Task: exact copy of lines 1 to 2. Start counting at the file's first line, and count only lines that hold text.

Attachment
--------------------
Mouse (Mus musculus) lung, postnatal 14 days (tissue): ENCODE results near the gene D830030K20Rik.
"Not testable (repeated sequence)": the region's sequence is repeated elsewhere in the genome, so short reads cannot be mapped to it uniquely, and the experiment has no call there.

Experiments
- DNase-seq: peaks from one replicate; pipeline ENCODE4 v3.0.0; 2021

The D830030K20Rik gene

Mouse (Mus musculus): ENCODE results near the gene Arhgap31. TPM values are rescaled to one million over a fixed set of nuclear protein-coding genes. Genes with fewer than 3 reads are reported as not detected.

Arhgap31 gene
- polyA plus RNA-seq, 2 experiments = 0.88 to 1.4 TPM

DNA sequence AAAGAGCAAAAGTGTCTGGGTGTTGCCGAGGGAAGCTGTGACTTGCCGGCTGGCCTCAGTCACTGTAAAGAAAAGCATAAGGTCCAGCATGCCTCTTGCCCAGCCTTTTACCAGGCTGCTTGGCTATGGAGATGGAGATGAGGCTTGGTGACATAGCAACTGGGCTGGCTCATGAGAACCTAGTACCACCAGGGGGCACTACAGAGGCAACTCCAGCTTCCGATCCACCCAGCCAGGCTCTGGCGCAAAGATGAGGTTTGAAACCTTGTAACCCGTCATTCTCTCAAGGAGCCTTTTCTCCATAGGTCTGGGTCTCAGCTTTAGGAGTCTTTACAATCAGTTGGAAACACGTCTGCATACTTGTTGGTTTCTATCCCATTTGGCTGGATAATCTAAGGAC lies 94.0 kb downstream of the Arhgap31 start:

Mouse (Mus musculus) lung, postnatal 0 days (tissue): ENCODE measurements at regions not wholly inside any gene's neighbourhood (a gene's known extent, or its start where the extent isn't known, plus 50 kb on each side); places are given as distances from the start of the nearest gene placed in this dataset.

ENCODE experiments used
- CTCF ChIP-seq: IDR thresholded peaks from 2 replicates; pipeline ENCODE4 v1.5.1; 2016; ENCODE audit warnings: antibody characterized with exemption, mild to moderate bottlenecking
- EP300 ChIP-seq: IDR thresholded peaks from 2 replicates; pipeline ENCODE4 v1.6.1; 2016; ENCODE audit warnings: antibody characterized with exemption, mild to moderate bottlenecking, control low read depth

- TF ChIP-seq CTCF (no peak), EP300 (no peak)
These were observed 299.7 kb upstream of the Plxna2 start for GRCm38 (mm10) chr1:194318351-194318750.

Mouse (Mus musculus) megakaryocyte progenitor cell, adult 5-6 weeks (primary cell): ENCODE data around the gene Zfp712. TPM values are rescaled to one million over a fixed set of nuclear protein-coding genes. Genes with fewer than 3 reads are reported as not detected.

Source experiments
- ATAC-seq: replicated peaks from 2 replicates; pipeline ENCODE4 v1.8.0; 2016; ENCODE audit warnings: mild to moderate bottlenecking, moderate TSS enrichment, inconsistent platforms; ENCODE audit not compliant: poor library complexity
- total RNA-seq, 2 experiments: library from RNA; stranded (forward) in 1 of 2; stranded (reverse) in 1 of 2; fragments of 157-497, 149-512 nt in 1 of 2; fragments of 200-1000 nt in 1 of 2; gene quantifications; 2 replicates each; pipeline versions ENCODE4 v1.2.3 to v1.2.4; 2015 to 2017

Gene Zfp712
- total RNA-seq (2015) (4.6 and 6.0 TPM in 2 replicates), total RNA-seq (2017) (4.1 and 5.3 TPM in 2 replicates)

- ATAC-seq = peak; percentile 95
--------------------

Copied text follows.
Mouse (Mus musculus) lung, postnatal 14 days (tissue): ENCODE results near the gene D830030K20Rik.
"Not testable (repeated sequence)": the region's sequence is repeated elsewhere in the genome, so short reads cannot be mapped to it uniquely, and the experiment has no call there.